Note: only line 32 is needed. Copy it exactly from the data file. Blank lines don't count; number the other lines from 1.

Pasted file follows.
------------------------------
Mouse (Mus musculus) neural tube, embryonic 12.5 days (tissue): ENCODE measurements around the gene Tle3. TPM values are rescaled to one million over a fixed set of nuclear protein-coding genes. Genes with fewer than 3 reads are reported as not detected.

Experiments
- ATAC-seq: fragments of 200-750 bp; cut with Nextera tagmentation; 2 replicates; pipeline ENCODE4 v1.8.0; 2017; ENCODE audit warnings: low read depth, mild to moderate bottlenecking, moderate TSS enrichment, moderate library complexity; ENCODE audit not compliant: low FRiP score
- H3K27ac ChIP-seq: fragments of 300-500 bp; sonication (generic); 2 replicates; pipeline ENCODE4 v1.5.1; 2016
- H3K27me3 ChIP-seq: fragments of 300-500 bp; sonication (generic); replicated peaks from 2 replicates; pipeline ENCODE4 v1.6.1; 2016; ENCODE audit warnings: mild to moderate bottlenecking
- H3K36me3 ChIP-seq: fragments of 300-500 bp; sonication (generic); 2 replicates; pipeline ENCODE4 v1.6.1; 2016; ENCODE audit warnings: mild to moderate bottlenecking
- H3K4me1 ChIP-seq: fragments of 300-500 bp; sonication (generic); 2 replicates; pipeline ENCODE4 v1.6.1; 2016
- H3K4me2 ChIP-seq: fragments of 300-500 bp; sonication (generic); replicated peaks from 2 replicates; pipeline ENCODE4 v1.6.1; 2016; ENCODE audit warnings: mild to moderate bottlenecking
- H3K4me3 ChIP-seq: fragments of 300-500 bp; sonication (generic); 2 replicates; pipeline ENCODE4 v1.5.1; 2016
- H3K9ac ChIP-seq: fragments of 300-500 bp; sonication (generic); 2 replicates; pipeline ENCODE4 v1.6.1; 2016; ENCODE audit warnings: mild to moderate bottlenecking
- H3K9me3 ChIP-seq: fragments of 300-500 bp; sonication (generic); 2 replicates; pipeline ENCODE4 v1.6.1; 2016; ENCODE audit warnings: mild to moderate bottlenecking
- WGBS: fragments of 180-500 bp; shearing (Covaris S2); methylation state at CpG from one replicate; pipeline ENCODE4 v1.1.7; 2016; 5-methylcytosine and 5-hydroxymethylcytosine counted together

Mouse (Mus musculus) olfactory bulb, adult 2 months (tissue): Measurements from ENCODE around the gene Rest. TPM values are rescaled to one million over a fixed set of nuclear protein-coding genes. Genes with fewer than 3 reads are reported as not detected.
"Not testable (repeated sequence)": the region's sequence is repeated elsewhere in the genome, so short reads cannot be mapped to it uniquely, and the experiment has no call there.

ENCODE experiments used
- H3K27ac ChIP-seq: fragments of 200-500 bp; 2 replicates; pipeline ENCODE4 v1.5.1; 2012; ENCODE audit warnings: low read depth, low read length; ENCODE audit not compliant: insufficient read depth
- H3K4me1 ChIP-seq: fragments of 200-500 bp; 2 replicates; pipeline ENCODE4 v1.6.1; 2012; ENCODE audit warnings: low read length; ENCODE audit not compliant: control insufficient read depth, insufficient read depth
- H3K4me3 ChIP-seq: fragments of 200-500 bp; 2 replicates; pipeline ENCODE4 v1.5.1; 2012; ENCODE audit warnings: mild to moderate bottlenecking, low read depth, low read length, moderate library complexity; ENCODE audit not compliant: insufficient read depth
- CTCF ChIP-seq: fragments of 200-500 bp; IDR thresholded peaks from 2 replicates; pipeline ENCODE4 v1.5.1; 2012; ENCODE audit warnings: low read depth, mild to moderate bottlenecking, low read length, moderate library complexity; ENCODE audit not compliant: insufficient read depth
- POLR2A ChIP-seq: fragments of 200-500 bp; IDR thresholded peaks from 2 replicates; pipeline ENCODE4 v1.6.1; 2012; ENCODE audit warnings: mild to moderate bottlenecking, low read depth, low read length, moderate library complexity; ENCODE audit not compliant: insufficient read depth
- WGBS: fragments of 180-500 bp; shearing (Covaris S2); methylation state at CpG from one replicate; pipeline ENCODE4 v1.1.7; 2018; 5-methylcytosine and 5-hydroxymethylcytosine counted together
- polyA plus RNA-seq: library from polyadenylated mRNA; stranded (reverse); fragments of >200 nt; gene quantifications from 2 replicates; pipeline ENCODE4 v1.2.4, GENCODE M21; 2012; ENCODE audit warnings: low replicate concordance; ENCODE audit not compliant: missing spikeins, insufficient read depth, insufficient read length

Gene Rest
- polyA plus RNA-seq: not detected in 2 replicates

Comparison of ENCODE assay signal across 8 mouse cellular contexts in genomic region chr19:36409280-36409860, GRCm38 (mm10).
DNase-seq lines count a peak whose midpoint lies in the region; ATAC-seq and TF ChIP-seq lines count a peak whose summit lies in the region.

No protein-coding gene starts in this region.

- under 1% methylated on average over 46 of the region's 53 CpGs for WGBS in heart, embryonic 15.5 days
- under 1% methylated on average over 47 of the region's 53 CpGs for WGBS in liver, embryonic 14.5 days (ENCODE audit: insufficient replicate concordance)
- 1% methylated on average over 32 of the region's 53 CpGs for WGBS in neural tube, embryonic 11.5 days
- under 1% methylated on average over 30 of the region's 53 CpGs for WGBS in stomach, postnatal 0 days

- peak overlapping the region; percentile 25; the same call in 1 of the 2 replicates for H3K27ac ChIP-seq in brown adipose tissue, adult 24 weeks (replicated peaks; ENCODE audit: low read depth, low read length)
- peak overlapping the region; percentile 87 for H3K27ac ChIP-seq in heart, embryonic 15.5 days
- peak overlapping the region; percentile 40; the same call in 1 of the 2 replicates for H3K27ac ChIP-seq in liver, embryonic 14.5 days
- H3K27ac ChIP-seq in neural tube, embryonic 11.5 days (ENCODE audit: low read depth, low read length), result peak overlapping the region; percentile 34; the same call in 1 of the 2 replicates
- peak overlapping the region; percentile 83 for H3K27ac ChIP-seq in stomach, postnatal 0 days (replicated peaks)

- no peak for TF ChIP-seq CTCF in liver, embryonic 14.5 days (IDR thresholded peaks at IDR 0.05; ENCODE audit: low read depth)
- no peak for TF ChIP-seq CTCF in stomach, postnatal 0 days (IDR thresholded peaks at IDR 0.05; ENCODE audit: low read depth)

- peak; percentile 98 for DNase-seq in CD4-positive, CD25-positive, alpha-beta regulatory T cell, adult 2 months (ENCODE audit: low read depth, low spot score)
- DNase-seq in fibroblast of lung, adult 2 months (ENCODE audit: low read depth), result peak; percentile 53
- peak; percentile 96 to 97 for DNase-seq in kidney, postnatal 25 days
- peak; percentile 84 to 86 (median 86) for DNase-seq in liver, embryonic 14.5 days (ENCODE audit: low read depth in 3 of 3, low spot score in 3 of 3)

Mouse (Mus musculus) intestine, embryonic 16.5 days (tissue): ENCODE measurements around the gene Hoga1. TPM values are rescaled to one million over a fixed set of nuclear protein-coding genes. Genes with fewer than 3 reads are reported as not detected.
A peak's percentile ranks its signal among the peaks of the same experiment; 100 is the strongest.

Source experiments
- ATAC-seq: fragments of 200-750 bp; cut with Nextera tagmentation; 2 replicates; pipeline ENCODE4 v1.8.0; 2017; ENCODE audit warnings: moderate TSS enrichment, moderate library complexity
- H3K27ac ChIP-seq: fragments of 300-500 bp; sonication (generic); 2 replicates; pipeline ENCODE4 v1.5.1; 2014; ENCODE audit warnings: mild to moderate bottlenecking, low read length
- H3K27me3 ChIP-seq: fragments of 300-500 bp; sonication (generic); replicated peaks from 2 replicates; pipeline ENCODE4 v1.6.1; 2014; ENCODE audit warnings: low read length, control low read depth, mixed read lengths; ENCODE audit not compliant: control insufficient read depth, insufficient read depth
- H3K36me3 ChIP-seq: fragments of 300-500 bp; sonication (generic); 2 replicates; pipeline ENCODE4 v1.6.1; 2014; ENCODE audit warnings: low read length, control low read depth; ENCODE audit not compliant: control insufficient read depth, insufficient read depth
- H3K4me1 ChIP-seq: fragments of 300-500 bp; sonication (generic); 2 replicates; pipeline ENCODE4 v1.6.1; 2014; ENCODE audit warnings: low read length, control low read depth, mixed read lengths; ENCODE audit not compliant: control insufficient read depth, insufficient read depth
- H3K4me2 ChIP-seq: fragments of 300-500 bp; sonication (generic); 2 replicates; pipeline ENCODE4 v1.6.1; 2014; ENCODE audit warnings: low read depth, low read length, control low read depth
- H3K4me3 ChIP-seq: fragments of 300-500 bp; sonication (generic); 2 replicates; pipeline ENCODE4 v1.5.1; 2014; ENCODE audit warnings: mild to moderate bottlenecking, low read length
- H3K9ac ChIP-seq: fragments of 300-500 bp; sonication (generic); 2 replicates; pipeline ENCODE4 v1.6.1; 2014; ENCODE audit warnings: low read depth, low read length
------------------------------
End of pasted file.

- peak overlapping the region; percentile 25; the same call in 1 of the 2 replicates for H3K27ac ChIP-seq in brown adipose tissue, adult 24 weeks (replicated peaks; ENCODE audit: low read depth, low read length)